About four years ago, Tony Mahabir, a certified financial planner, landed a new client with an exciting backstory. An employee of an aviation company, the person was one of about a dozen co-workers splitting a $50-million-plus lottery win.
The windfall was a shock and, in some ways, a burden.
“The challenge with sudden wealth is everybody’s knocking on your door,” explains Mr. Mahabir, who is chief executive officer of CANFIN Financial Group, a Toronto-based wealth management firm. Family and friends come looking for handouts, charities ask for donations and unscrupulous money “advisors” lurk.
Not everyone comes into money quite so quickly or publicly, of course. Canadians become affluent in a variety of ways, from entrepreneurs selling a successful business to lucky baby boomers unloading their detached homes in Vancouver.
More millionaires are being minted all the time. According to the Capgemini World Wealth Report 2017, the number of high-net-worth Canadians – those with at least US$1-million in assets, not including their primary home – grew by 11.3 percent in 2016, to 357,000. Their financial assets grew by 11.7 percent, far exceeding the global growth rate of 7.6 percent. The number of wealthy people increased south of the border by only 7.5 percent during that same period.
But not all of those high-net-worth people feel like millionaires, says Mark Therriault, a partner and financial advisor with Nicola Wealth Management in Vancouver. That’s partly because a million dollars doesn’t go very far these days, especially in Canada’s larger cities.
“The reality is that a millionaire – compared to 30 years ago – doesn’t mean the same thing,” he says.
Regardless, here is some advice from financial advisors to help the newly rich make sound decisions about their dollars and cents.
A cash windfall can be a shock to the system, says Susan Bradley, a certified financial planner and founder of the Sudden Money Institute in Palm Beach Gardens, Fla. She is a longtime financial guru to North American lottery winners and others managing sudden wealth.
Recipients need help especially in the early days, whether they came into money through a lucrative business deal or hefty inheritance. “You tend to make some regrettable decisions when you’re in the midst of that change, of that fog,” she says.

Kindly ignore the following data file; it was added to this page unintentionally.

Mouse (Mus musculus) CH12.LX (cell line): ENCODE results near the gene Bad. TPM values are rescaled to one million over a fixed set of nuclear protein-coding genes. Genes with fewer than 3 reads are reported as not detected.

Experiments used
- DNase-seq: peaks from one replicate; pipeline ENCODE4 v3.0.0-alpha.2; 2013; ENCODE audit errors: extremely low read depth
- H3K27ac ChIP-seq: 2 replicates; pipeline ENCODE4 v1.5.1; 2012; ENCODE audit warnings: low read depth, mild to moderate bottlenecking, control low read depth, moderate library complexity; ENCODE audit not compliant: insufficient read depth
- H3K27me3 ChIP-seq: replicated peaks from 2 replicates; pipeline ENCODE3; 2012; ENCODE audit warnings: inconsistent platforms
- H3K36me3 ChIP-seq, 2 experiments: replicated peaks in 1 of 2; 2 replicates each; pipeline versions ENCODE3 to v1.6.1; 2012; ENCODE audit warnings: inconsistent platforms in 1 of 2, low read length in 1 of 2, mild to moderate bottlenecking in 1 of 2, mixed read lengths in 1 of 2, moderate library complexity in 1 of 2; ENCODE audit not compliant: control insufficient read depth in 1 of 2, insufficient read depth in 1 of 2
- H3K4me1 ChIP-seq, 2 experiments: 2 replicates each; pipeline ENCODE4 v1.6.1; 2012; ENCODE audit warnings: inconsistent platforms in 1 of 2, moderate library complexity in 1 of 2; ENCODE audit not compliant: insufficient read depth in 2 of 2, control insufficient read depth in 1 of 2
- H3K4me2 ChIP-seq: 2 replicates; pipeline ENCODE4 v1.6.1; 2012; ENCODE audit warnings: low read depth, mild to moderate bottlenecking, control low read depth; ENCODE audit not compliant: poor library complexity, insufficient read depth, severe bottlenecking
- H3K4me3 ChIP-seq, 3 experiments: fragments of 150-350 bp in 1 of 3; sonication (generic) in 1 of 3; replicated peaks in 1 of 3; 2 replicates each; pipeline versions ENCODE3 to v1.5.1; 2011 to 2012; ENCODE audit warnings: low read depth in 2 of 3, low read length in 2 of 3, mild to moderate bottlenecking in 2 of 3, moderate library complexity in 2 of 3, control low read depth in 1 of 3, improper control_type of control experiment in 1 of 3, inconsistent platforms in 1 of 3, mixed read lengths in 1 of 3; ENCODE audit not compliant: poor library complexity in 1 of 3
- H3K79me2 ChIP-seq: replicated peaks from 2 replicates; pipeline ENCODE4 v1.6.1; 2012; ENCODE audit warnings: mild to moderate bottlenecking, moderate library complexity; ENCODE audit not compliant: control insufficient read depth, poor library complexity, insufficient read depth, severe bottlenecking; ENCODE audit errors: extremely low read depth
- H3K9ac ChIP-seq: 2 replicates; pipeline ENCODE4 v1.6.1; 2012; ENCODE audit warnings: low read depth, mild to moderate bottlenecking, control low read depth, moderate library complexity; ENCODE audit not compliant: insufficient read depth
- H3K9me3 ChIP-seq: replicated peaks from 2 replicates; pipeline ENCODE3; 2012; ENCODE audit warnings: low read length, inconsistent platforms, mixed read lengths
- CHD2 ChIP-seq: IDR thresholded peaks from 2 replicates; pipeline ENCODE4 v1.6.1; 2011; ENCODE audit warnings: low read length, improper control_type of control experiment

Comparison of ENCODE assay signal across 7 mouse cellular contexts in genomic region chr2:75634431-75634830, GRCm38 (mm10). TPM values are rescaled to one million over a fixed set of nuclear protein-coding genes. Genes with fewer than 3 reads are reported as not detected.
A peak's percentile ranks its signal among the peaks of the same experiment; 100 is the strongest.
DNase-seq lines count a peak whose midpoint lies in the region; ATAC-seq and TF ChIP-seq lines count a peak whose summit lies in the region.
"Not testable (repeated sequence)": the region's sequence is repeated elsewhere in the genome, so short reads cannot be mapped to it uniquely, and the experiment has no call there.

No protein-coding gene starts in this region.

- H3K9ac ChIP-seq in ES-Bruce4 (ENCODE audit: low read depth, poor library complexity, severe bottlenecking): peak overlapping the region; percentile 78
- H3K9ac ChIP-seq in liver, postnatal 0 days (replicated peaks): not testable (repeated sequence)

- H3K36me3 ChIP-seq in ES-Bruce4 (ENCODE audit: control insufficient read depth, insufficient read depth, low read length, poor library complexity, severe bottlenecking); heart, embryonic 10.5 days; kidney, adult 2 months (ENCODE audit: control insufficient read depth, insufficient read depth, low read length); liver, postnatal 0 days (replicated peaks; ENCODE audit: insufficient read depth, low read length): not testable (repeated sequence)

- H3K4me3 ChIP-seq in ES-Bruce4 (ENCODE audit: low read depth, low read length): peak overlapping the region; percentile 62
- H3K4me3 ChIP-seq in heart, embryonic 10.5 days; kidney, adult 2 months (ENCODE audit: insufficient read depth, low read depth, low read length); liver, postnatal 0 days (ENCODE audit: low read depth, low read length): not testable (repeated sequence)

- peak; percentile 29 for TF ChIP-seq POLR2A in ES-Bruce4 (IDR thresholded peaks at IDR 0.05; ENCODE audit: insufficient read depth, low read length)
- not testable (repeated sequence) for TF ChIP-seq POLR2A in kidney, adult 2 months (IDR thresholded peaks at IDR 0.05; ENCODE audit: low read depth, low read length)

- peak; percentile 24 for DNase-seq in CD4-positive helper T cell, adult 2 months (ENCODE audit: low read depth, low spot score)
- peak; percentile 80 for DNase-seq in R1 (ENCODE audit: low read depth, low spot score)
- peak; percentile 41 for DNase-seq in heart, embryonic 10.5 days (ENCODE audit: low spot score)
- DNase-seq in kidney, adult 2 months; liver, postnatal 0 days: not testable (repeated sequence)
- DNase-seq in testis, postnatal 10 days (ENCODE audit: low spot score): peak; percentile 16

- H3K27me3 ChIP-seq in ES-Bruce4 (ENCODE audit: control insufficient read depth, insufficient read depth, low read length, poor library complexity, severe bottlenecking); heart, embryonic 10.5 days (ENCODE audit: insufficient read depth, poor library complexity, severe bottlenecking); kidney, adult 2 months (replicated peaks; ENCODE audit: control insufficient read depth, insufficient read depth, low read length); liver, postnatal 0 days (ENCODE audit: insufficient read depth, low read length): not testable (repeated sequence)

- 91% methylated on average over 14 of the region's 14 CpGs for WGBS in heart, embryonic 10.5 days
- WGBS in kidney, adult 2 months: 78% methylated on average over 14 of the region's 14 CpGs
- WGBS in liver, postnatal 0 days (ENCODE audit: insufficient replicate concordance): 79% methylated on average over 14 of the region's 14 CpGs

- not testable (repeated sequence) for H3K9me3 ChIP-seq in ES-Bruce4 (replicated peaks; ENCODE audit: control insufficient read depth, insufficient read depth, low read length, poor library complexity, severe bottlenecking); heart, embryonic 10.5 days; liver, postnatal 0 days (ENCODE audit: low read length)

Particularly if the money has come suddenly, Ms. Bradley recommends sitting on it until you get your bearings. Think months, not weeks.
After the initial shock or honeymoon period wears off, you’ll be in a better position to decide how the funds should be handled.
Build a team
That waiting period is also a good time to put together a financial team: an accountant, a lawyer and financial advisor, for starters. This is no time to go solo, insists Mr. Mahabir.
“One person is not going to be able to handle a millionaire client,” he says. You will need someone to recommend investment options, but you might need a tax-optimization expert, too, or someone who knows how to plan a business succession.
If you already have a financial advisor, that person might not be familiar with the specialized needs of wealthy clients.
“The reality is that high-net-worth and ultra-high-net-worth families do not invest like most retail investors,” says Mr. Therriault. Examples are private equity, real estate, commercial mortgages and other alternative investments usually available only to the rich.
Stick to your guns
Like it or not, once you accumulate wealth you’ve got a target on your back. People will try to sell you the latest no-fail investment or wealth-making opportunity.
That’s why it’s so important to set goals first – then move on to investing. Want to sail the world? Buy a cottage? Leave a healthy estate for the grandchildren? Write down those plans before talking to anyone.
“Goals-based planning becomes critically important,” says Mr. Mahabir. “That’s the biggest challenge, because banks calling are suddenly selling products and services, as opposed to really listening to personal goals.”
To insure or not to insure?
While it’s easy to assume that with plenty of money comes a greater need to protect it through life insurance, that’s not always the case.
In fact, Mr. Mahabir says that two of his wealthier clients over the years have opted out. They simply had so much money that if they died, there would still be plenty of funds available to help loved ones.
“If you can purchase your property with cash, you won’t leave a widow stranded with a hefty mortgage,” he says. So why have insurance to cover a non-problem?
In one situation clients placed a large lump sum into an investment account earmarked for their children’s education. With the money safely set aside, there was no need to insure for education.
Mr. Therriault has seen that tactic come into play as well, but there are still good reasons to purchase insurance even if it doesn’t make sense from a risk perspective.
“The reality is, if someone has a significant amount of wealth, he may not need insurance for risk management purposes – but may need it for estate planning or tax planning purposes instead,” he says.